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Aim: To examine participation–preference congruence, regional differences in participation–preference congruence, and predictors of whether children with cerebral palsy participate in preferred activities. Method: The sample (n=236) included 148 males and 88 females aged 10 to 13 years, living in Victoria, Australia (n=110), Ontario (n=80), or Quebec (n=46), Canada. Ninety‐nine (41.9%) were classed at Gross Motor Function Classification System (GMFCS) level I; 89 (37.7%) at GMFCS level II/III; and 48 (20.3%) at GMFCS level IV/V. Participants completed the Children's Assessment of Participation and Enjoyment and Preferences for Activity of Children questionnaires. Regional comparisons were performed using one‐way analyses of variance and factors influencing participation–preference congruence were explored using multiple linear regression. Results: The proportion of children doing non‐preferred activities in each activity type was generally low (2–17%), with only one regional difference. Higher proportions were not doing preferred active physical (range 23.2–29.1% across regions), skill‐based (range 21.7–27.9% across regions), and social activities (range 12.8–14.5% across regions). GMFCS level was the most important predictor associated with not doing preferred activities. Interpretation: Children with cerebral palsy did not always participate in preferred active physical and skill‐based activities. Understanding discrepancies between preferences and actual involvement may allow families and rehabilitation professionals to address participation barriers.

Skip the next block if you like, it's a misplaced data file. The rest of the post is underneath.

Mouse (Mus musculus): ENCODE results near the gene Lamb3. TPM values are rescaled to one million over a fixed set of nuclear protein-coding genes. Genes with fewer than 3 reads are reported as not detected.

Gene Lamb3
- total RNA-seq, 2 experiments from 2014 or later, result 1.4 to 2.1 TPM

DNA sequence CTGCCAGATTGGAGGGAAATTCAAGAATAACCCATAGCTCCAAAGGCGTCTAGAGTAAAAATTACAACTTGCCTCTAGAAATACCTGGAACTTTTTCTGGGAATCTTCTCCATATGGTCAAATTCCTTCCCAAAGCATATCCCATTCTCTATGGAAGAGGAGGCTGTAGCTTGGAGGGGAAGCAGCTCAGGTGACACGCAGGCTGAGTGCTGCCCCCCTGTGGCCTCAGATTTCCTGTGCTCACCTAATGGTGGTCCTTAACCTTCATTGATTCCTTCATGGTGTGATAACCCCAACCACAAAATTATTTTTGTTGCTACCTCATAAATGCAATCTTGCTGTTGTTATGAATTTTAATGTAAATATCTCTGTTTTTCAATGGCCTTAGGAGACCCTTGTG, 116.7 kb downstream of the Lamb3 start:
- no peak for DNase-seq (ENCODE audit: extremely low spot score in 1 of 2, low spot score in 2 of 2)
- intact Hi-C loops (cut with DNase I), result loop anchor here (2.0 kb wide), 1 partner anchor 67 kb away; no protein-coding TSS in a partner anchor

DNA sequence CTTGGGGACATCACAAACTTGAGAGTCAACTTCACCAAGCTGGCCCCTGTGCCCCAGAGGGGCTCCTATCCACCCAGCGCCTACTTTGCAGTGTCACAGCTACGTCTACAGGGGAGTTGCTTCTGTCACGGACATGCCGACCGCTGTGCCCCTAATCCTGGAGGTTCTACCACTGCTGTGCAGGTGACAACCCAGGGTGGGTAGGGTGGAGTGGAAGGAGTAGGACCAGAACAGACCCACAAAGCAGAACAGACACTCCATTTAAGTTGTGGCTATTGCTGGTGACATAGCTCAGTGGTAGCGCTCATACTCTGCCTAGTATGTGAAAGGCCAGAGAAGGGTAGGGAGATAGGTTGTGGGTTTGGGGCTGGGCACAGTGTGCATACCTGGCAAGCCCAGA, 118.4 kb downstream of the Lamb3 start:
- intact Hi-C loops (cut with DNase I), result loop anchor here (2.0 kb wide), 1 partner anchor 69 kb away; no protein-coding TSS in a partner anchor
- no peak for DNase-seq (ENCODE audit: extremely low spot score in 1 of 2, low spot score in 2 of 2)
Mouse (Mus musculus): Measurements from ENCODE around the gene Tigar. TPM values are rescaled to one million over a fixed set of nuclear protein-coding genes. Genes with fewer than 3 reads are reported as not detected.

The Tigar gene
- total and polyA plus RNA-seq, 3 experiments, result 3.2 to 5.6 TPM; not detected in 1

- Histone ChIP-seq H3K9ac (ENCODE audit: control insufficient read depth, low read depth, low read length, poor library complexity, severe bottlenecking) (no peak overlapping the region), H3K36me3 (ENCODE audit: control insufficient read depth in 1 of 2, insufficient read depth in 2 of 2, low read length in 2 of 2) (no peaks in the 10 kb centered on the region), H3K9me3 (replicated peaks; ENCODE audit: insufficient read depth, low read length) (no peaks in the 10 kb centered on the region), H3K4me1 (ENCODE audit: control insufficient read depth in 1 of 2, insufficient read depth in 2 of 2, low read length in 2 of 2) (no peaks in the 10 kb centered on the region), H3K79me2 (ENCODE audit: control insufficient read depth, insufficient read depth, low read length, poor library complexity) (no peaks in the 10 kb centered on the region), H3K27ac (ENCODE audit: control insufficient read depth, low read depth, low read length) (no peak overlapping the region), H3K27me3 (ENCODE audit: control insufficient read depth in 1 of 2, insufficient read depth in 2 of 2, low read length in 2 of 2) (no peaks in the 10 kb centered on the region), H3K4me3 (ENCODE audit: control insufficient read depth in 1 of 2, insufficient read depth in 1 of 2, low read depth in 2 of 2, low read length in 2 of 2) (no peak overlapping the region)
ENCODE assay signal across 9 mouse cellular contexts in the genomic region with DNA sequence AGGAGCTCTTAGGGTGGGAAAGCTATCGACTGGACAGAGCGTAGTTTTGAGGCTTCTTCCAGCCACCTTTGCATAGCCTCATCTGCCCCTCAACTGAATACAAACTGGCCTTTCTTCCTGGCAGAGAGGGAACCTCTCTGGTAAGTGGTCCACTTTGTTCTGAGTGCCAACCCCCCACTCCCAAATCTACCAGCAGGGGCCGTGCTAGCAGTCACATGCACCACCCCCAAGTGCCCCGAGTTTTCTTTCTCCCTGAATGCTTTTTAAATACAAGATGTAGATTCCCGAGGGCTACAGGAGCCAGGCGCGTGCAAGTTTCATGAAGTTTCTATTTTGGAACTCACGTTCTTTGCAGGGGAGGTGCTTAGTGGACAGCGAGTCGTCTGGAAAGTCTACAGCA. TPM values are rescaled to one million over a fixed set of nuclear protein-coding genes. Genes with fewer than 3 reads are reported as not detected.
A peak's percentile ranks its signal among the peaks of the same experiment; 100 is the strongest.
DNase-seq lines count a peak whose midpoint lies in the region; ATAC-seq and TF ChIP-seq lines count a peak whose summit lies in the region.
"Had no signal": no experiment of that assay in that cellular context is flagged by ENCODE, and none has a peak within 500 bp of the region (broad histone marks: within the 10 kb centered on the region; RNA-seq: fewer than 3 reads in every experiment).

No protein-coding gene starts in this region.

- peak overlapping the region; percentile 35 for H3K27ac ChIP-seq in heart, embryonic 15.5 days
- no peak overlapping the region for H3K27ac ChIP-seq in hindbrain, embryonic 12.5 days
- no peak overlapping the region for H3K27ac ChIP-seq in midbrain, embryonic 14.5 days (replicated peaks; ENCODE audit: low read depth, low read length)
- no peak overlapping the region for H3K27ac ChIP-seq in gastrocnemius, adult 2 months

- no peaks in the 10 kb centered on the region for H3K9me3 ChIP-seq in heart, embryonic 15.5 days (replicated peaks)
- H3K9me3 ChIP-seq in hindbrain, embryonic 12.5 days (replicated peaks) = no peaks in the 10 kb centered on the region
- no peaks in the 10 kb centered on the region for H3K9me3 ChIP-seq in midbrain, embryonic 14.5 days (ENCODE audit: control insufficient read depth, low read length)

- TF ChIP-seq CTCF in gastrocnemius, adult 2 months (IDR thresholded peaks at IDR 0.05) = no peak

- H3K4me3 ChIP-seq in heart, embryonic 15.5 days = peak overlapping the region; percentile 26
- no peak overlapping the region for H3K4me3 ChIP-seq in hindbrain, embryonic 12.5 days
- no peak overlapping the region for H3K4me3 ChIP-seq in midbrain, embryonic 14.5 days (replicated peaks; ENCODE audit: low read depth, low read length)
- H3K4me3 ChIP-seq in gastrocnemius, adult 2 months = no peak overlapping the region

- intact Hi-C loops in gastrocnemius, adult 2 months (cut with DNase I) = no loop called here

School of Allied Health

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Journal Article

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